In contrast, Final Fantasy XIII-2 becomes quickly bogged down in multiple sub-plots that are only vaguely resolved. In the interest of preserving mystery, the game becomes obtuse, with the player wandering rather aimlessly through various locations and time periods, wondering just how many times a single game can use the word "paradox" incorrectly. Piled on top of this jumble of semi-dislocated stories is the full mythology inherited from Final Fantasy XIII, with its Fal'Cie and L'Cie, plus a constellation of gods that were only vaguely referenced in the first game and aren't particularly well-explained here. It's enough to give the player a plot migraine. The Final Fantasy series needs to take a huge step away from its current approach to storytelling, as future entries in the series would benefit greatly from simpler stories with a strong focus on character development through action and better-developed, more understandable villains.
The most damning decision made in XIII-2's development, however, was to make a ton of DLC content for the game, some of which apparently completes or fleshes out the game's disappointing ending. The DLC that has been released so far has been rather disappointing, giving players access to major characters from XIII but doing very little with them. Will later DLC actually improve upon the existing ending to the game? We don't know for certain, but if it does, that's a worse boondoggle than the now-infamous Mass Effect 3 ending controversy, since the incomplete ending then seems to be designed specifically to push players into purchasing DLC in order to get the full story. Players are becoming increasingly frustrated with DLC-heavy game experiences such as this, and I suspect that future Final Fantasy games will be more closely scrutinized for DLC-related shenanigans before players decide to make a purchase. Hopefully this DLC experiment was a one-off, and won't continue in future Final Fantasy titles.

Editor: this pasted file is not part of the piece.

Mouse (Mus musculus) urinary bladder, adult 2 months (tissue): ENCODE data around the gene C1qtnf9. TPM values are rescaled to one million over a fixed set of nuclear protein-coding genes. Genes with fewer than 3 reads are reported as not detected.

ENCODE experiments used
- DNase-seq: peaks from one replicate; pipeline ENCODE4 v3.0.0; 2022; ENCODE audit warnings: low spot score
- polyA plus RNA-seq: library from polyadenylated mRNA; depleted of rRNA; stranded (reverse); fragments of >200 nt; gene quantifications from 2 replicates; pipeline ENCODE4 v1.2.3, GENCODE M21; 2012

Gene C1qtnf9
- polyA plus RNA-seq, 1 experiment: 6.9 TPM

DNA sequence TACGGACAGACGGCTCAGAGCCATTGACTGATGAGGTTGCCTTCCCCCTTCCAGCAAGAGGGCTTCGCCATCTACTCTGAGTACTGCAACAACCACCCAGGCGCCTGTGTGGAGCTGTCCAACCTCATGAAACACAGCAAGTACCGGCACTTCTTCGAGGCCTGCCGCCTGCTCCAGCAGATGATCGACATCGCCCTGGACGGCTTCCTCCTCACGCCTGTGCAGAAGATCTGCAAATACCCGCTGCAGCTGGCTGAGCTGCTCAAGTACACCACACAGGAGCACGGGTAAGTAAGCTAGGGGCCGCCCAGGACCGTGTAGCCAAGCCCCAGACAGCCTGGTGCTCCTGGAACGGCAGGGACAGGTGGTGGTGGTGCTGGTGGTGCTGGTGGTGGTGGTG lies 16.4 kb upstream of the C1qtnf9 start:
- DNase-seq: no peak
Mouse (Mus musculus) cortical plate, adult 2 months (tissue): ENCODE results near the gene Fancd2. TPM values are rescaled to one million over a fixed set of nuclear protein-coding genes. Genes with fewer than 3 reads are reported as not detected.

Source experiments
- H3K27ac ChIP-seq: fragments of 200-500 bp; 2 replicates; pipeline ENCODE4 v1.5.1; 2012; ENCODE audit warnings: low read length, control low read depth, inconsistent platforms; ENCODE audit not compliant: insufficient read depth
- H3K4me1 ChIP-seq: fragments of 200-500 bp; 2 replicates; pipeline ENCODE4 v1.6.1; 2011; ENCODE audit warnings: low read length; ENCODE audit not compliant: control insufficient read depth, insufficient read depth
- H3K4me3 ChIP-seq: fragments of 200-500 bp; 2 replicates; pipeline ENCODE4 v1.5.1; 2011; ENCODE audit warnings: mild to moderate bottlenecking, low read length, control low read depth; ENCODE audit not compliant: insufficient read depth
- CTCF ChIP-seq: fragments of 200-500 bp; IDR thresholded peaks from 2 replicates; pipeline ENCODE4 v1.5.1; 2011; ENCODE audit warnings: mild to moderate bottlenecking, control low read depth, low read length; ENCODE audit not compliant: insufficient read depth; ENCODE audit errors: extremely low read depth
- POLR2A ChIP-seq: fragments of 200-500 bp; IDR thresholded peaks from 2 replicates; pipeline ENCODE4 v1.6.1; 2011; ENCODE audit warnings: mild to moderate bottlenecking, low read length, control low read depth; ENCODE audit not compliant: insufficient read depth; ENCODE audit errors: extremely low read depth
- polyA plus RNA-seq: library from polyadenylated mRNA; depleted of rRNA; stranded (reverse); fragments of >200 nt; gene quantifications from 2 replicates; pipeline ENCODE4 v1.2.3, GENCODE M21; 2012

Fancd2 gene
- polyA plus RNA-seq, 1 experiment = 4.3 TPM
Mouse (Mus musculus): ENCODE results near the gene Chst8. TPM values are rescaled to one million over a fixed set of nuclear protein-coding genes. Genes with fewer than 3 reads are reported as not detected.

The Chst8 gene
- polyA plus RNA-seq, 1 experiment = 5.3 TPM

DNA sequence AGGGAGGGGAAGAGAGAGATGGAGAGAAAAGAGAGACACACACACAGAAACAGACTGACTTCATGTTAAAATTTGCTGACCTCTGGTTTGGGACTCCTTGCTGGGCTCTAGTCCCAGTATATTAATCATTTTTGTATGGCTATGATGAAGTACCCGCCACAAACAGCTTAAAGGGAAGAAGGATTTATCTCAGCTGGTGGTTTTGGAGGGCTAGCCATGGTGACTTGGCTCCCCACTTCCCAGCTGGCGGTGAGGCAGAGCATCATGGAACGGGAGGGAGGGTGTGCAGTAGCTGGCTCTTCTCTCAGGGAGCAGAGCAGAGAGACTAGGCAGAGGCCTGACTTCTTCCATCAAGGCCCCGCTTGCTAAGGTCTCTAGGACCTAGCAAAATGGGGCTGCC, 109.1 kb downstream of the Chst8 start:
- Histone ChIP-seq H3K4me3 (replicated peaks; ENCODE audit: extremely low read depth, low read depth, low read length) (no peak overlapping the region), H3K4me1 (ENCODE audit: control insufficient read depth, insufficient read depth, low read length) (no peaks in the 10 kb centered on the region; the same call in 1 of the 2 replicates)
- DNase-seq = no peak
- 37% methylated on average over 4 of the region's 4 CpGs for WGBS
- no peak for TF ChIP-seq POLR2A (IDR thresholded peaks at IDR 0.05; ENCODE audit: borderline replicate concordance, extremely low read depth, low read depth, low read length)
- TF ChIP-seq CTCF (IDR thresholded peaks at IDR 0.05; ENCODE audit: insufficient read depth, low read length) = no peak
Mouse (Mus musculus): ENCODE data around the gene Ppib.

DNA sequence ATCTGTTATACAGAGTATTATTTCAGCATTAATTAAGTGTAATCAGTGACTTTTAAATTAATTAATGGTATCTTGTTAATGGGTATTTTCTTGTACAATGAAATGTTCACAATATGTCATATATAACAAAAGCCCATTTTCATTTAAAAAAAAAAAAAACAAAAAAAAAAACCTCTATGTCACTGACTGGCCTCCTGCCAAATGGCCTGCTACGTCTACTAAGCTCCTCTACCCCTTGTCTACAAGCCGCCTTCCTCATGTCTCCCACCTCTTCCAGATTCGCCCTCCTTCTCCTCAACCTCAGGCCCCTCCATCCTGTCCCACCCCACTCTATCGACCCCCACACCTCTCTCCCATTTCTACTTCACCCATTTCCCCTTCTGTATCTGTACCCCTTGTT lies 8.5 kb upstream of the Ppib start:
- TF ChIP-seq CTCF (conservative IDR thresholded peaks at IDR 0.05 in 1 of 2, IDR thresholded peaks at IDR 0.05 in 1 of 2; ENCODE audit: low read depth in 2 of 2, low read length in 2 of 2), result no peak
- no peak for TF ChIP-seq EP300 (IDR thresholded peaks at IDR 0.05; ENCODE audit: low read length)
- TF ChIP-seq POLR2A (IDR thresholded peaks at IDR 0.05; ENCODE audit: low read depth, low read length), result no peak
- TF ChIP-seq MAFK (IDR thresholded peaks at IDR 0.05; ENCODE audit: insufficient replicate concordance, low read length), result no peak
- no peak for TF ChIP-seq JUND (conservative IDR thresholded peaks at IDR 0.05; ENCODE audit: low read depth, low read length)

While Final Fantasy XIII-2 took some good steps forward in providing a more diverse gameplay experience and less linear play, it continues to demonstrate why Square Enix is falling behind other RPG companies when it comes to storytelling. While this generation's great RPGs such as the Mass Effect series and Xenoblade Chronicles provide the player with exciting plot twists and characters that players come to care for, the two Final Fantasy XIIIs spend far too much time wallowing in tedious, repetitive musings about fate and time. There's a hollow core where the beating heart of these games should be, and no amount of emotive shouting can make up for essentially poor character development and plot design. Square Enix needs to hire some fresh, new writers for its next Final Fantasy game: writers who can go back to the basics, create less complex and more cohesive worlds, and show rather than tell us how its characters are feeling. With stronger storytelling tied to Square Enix's strengths in graphical and combat design, the company could very well return to being the pinnacle of the RPG world in the next generation.
Date: April 27, 2012
*The views expressed within this article are solely the opinion of the author and do not express the views held by Cheat Code Central.*